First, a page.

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Basically, what this simplified version says is that as long as there is a path from the source to the sink that can handle more flow, send that flow. Here is a version of the pseudocode that explains the flow augmentation more in depth.
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This algorithm is more well defined. The only ambiguous point is the 'foward edge' terminology on line 6. When a residual graph, \(G_f\), is created, edges can be created that go in the opposite direction when compared to the original graph. An edge is a 'forward edge' if the edge existed in the original graph, \(G\). If it is a reversal of an original edge, it is called a 'backwards edge'.
Residual Graphs
Residual graphs are an important middle step in calculating the maximum flow. As noted in the pseudocode, they are calculated at every step so that augmenting paths can be found from the source to the sink. To understand how these are created and how they are used, we can use the graph from the intuition section.
However, one important attribute is important to understand before looking at residual graphs. Residual capacity is a term used in the above pseudocode, and it plays an important role in residual graph creation. Residual capacity is defined as the new capacty after a given flow has been taken away. In other words, for a given edge \((u, v)\), the residual capacity, \(c_f\) is defined as: \[c_f(u, v) = c(u, v)  f(u, v)\]
However, there must also be a residual capacity for the reverse edge as well. The maxflow mincut theorem states that flow must be preserved in a network. So, the following equality always holds: \[f(u, v) = f(v, u)\]
With these tools, it is possible to calculate the residual capacity of any edge, forward or backward in the flow network. Then, those residual capacities are used to make a residual network, \(G_f\).
Taking the original intuition network and adding labels to the vertices, we now have:
It was shown that 2 units of flow can be pushed along the topmost path initially. When this happens, only three edges are affected: (S, A), (A, B), and (B, T). (S, A) and (A, B) are affected in the same way because they have the same capacity. Two things happen:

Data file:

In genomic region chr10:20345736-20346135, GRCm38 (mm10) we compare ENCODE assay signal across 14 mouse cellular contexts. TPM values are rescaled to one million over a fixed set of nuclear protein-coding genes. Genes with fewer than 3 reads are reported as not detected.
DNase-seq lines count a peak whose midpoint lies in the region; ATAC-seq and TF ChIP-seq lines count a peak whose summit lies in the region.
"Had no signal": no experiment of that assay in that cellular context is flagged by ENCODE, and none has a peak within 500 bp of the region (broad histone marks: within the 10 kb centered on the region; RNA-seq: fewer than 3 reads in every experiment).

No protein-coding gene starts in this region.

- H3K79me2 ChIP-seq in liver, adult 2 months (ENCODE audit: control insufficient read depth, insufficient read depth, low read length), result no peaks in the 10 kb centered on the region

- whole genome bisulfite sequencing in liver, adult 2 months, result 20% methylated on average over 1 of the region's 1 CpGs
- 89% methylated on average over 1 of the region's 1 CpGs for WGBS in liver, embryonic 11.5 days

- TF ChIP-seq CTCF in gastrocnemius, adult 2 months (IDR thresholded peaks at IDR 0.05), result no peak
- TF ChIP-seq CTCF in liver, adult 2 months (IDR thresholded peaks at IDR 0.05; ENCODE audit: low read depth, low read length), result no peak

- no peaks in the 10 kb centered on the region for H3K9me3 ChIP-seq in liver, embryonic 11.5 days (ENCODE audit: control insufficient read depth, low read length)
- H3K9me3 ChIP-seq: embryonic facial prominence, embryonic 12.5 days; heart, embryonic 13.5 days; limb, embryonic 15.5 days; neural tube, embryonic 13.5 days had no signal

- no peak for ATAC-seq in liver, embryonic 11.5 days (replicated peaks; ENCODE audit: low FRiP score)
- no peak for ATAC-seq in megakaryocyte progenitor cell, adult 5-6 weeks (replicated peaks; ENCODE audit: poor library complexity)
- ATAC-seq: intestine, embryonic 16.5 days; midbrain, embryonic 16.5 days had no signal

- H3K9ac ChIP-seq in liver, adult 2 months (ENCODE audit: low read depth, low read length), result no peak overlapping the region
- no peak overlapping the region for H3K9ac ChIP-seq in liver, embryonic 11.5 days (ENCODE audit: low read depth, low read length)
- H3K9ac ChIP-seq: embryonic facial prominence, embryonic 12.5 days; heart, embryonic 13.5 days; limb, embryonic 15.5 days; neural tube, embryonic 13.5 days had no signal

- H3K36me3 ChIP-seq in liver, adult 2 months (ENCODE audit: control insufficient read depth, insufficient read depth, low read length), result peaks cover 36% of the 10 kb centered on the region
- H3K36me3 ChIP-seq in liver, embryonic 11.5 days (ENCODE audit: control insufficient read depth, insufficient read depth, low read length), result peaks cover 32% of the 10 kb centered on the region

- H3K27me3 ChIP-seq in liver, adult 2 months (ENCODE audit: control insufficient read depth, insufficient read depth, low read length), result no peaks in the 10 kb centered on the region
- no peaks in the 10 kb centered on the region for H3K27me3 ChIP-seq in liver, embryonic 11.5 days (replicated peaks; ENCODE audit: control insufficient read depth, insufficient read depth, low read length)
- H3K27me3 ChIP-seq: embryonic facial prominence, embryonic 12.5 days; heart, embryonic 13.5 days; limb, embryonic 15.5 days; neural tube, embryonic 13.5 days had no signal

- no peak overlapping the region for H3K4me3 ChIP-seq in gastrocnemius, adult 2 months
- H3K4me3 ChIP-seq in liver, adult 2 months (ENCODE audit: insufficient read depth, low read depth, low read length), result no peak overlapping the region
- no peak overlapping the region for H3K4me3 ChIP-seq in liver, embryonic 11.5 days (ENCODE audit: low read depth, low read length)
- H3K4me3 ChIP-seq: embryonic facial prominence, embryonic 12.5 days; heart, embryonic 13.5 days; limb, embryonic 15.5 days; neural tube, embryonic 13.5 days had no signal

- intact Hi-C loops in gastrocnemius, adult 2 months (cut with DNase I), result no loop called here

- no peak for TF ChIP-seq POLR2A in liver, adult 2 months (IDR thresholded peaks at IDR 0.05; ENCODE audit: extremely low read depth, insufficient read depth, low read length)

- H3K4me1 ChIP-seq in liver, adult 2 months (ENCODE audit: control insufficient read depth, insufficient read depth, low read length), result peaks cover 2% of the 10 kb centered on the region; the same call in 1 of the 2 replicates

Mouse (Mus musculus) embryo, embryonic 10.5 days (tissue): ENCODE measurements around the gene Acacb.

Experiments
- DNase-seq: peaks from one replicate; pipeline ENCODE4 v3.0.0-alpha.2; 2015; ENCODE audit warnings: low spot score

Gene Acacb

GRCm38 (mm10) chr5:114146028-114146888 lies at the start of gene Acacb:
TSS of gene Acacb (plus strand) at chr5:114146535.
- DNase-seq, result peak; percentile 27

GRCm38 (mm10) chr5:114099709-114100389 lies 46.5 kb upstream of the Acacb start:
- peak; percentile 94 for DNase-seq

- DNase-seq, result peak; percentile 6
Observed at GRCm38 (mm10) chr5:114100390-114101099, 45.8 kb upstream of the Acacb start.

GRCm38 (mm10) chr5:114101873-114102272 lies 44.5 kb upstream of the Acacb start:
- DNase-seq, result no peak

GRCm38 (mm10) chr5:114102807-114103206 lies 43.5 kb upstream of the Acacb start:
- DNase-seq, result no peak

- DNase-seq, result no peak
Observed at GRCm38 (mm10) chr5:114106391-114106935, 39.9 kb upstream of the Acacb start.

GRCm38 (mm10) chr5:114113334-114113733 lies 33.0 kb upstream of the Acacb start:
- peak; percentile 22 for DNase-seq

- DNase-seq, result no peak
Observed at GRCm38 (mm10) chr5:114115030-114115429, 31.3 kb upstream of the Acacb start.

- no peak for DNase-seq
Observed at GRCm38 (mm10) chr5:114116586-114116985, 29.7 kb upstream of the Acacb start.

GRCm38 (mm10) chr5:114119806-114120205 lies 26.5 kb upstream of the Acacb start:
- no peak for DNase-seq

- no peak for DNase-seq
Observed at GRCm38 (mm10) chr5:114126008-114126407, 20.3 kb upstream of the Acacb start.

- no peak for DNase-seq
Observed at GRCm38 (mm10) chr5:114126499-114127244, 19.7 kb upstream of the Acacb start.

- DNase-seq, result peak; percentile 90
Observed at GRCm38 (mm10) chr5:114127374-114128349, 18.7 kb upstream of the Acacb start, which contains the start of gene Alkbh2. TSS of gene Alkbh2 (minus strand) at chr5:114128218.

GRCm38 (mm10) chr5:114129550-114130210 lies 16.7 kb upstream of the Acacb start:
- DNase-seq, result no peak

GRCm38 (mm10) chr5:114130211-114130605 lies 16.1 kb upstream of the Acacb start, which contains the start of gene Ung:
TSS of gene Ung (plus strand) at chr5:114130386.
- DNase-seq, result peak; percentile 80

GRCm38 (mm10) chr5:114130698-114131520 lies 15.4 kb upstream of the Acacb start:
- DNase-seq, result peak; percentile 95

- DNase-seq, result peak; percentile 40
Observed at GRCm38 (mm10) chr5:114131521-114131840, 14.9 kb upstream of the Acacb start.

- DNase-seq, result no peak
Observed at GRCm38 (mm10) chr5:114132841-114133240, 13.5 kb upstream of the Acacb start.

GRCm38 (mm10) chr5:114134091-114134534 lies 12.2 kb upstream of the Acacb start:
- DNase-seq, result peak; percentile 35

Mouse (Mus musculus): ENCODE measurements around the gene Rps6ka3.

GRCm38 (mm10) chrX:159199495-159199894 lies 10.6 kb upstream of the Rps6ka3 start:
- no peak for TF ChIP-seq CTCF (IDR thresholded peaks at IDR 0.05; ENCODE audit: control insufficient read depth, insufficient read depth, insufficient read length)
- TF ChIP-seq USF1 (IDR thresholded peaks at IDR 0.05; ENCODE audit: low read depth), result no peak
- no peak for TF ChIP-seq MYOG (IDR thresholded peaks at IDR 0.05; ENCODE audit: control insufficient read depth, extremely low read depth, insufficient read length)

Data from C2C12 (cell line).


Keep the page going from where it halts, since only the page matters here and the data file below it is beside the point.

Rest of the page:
In the forward direction: the edges now have a residual capacity equal to \(c_f(u, v) = c(u, v)  f(u, v)\). The flow is equal to 2, and so the residual capacity of (S, A) and (A, B) is reduced to 2, while the edge (B, T) has a residual capacity of 0.
 In the backwards direction: the edges now have a residual capacity equal to \(c_f(v, u) = c(v, u)  f(v, u)\). Because of flow preservation, this can be written as \(c_f(v, u) = c(v, u) + f(u, v)\). And since the capacity of those backwards edges was initially 0, all of the backwards edges, (T, B), (B, A), and (A, S) now have a residual capacity of 2.
When a new residual graph is constructed with these new edges, any edges with a residual capacity of 0  like (B, T)  is not included.
Now, a new augmenting path must be found (the topmost path can never be used again because the edge (B, T) was erased). The bottom path can be chosen and flow of 3 can be sent along it. The resulting graph is:
Finally, a flow of 2 can be sent along the path [(S, A), (A, B), (B, C), (C, D), (D, T)] because the minimum residual capacity along that path is 2. The final residual graph after this is done is: